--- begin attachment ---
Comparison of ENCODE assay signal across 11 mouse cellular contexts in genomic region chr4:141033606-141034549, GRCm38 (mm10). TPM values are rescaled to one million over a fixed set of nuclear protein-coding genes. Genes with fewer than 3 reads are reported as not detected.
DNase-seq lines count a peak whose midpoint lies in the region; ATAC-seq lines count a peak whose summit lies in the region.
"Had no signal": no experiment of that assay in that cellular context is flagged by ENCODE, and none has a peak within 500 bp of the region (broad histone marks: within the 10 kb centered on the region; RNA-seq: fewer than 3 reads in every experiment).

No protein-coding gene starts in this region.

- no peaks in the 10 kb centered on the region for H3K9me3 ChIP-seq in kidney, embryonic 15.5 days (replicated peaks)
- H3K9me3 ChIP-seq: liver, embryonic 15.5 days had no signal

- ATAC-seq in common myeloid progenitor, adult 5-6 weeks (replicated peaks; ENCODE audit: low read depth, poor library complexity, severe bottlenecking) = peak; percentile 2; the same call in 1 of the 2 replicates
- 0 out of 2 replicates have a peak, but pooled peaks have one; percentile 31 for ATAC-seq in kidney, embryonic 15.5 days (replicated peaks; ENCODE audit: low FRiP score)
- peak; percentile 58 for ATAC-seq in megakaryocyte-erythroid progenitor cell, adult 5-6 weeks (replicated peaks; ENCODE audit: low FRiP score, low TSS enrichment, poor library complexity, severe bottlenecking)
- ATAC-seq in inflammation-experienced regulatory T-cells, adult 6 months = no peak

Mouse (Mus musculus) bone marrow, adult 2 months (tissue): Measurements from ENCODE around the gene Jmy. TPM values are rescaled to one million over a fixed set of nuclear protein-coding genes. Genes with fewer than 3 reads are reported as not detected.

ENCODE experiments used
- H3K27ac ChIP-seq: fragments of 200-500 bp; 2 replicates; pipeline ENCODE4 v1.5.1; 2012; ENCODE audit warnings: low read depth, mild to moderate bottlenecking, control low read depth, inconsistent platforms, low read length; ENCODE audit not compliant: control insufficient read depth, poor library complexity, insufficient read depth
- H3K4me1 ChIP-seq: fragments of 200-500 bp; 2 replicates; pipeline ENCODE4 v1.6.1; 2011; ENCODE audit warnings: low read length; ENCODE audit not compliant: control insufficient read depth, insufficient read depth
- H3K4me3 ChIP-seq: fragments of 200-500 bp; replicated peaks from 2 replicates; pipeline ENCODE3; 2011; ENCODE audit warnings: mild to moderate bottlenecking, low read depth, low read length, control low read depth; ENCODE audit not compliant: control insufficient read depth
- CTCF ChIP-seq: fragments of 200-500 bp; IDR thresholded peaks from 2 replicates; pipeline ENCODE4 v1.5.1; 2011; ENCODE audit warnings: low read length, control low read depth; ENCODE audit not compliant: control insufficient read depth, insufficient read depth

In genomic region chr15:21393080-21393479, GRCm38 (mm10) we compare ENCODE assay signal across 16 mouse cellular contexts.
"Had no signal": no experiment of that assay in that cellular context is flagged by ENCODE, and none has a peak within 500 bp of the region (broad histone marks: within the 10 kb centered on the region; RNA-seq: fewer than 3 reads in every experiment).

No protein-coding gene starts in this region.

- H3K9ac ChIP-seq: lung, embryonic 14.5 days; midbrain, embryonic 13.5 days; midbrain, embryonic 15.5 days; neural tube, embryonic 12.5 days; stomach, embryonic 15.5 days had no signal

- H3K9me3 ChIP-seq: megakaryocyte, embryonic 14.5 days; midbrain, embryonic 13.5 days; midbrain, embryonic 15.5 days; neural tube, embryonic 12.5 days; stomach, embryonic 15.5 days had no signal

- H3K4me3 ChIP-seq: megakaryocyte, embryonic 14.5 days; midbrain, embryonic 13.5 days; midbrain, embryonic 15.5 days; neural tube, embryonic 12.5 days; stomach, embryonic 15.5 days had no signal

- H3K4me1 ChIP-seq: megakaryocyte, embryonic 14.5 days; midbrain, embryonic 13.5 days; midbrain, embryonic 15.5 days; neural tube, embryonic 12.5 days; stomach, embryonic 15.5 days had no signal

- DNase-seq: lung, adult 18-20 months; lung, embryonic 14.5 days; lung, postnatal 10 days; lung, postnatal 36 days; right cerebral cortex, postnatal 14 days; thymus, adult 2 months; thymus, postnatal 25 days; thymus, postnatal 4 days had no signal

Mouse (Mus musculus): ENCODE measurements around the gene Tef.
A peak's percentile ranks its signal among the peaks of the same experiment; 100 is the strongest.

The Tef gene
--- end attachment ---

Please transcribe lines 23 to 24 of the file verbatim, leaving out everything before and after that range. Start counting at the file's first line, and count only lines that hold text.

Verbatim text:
- H3K4me1 ChIP-seq: megakaryocyte, embryonic 14.5 days; midbrain, embryonic 13.5 days; midbrain, embryonic 15.5 days; neural tube, embryonic 12.5 days; stomach, embryonic 15.5 days had no signal

- DNase-seq: lung, adult 18-20 months; lung, embryonic 14.5 days; lung, postnatal 10 days; lung, postnatal 36 days; right cerebral cortex, postnatal 14 days; thymus, adult 2 months; thymus, postnatal 25 days; thymus, postnatal 4 days had no signal